Opportunities for collaboration between civil society organisations and researchers

Image created by Berdea [CC BY-SA 3.0 (https://creativecommons.org/licenses/by-sa/3.0)] (Wikipedia Creative Commons licence) To students, collaboration is far from a foreign concept. On a personal scale, whether it is group work at school or taking part in team sports, we instinctively recognise how strengths of different individuals can complement one another. Similarly, large scale multi-sectorial collaborations…

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Women in Science—Mary Anning

100 years ago, the Representation of the People Act 1918 allowed some women over 30 to vote in the UK. To celebrate this, Oxford University Museum of Natural History’s current exhibition, Women In Science, explores the life and work of 14 female scientists. From Marie Curie to Barbara McClintock, these women are among the most…

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Soapbox Science—Promoting Women in STEM

by Jacqueline Gill   Soapbox Science is a novel public outreach platform for promoting female scientists, and the science they do. The general format of a Soapbox Science event follows that of Speaker’s Corner in Hyde Park, London, which has been an area for open-air public speaking since the mid-1800s. Traditionally, the speaker stands on…

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But what about Methane?

Feature Image Credit Tom Toles at the Washington Post by Louis Claxton Originally published on ‘the Oxford Student’ website.   Since the target to limit global temperature rise to 2°C was set in the 2015 Paris Climate agreement, those in politics have focused their attention on the notorious and vilified CO2. But what about Methane?…

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The Contingency of Brain Health on Exercise

Using the power of choice and flexibility of neural connections to achieve well-being, lesson from Dr. Korb By Irene Trung   The tuning of neural circuits depends on the genetics of the individual, childhood, and current experiences.  Although we cannot select our genes and may have little control over our early experiences, we still have…

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iGEM: Using synthetic biology to cure autoimmune diseases

iGEM is an international competition where teams of university students compete in designing a genetically engineered product to tackle a world problem. Oxford’s iGEM team for 2018 is made up of 10 undergraduate students who study a range of subjects including biochemistry, biology, chemistry, engineering and medicine. After a long process of designing and planning…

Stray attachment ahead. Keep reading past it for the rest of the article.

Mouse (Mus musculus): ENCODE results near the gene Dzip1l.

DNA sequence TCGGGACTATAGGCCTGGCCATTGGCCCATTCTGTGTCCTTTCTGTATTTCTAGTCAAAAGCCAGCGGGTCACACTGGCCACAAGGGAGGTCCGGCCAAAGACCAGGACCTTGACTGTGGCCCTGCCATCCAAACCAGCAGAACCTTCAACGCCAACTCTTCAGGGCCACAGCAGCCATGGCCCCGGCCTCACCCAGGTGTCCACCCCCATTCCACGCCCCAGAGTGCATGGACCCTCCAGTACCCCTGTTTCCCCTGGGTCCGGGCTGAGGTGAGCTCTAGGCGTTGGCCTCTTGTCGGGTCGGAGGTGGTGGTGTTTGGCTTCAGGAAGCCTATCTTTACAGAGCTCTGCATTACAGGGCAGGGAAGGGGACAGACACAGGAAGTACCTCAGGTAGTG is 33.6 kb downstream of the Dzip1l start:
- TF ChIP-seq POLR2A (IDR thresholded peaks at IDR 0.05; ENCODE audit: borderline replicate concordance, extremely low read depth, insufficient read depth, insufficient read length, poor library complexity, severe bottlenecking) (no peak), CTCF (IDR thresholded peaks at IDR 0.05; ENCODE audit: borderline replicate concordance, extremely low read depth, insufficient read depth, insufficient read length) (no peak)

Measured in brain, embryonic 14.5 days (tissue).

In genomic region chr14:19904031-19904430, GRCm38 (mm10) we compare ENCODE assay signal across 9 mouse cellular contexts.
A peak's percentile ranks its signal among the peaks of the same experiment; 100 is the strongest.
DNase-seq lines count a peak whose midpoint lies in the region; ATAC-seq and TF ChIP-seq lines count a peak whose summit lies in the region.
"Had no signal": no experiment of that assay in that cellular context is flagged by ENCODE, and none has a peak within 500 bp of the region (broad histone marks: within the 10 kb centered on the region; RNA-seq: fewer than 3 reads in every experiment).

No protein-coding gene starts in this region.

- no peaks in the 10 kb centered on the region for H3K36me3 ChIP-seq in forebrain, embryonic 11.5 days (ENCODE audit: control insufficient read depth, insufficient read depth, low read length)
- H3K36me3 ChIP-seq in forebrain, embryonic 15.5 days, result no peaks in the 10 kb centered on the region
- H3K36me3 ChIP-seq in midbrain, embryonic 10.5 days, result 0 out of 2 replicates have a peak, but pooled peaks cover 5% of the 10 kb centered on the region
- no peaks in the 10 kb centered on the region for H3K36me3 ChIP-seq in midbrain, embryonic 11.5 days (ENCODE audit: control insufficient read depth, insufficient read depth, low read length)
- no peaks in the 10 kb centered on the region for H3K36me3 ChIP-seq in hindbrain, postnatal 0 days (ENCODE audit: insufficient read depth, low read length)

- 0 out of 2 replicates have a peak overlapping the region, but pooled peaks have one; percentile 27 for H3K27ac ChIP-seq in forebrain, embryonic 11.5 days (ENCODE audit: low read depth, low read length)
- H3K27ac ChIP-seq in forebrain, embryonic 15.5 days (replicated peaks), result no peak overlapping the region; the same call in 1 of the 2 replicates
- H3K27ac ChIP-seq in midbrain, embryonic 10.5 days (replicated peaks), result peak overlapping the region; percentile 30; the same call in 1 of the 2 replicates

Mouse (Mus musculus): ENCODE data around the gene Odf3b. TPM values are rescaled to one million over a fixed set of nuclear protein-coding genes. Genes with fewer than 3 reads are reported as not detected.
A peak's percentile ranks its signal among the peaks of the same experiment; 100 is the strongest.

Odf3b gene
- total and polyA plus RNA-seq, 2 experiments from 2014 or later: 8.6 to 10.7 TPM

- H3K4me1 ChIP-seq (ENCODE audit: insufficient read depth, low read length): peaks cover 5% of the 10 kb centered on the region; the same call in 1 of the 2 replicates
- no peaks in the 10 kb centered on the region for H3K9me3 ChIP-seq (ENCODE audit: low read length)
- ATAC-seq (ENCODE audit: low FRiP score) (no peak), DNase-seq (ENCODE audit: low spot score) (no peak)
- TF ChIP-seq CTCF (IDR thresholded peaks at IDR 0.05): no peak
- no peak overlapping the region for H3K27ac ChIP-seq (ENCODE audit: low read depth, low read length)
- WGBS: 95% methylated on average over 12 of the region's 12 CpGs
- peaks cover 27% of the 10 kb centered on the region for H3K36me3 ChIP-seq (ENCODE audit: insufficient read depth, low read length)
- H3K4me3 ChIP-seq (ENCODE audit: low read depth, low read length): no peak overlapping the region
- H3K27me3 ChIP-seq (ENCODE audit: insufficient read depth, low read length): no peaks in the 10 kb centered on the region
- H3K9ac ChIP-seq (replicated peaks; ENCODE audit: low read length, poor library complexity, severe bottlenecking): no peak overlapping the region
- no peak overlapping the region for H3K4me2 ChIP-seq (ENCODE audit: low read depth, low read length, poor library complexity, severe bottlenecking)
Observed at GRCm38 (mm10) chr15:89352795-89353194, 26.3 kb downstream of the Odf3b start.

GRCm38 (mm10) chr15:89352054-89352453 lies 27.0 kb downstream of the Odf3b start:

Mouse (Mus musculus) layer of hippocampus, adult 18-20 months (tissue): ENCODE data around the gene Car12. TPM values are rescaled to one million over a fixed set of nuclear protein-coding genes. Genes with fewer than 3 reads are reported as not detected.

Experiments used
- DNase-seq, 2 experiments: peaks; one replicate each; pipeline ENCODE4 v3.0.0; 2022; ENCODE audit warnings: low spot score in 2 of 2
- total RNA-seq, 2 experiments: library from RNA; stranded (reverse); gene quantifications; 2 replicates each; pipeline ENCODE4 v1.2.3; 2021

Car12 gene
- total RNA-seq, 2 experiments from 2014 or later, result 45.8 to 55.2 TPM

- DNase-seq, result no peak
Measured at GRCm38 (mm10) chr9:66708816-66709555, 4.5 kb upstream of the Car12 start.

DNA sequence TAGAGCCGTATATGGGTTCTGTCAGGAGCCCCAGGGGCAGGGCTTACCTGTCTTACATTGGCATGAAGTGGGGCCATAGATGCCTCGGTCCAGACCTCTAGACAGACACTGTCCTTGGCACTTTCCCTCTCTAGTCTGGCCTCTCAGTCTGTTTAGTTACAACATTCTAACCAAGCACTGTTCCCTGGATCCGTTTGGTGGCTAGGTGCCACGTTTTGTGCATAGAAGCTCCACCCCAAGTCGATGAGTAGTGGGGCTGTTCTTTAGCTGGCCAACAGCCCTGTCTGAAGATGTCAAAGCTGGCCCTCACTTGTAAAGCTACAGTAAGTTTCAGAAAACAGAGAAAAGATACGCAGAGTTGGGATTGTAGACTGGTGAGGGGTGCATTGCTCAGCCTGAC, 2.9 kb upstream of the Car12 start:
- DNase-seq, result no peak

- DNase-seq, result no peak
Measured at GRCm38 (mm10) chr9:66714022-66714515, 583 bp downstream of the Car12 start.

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The Paris Agreement, is it all Empty Promises and False Hope?

For most, March 2015 and September 2016 may have faded from memory. However as someone who studies the climate, these months stand out. March 2015 was the first month for at least 800,000 years that global average CO2 concentration remained above 400ppm. Moreover, in September 2016, the usual minimum for monthly CO2 levels, the concentration…

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Valentine’s Day Special—Bizarre Courtship Rituals of the Animal Kingdom

It’s Valentine’s day this week, and if you’ve had enough of flowers, cards and chocolates, you might want to take a peek into the romantic machinations of the animal kingdom – just to see how they’re getting on. We know that birds show a huge amount of sexual selection, with males producing some of the…

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The Science of Snowflakes

Mysteriously symmetric, beautifully complex, the how and why of snowflake formation. So, why do they form in the first place? Ice does not form out of nowhere, the water must condense around something. This is the case for most phase changes, and these “nucleation sites” could take the form of small particles, from dust and…

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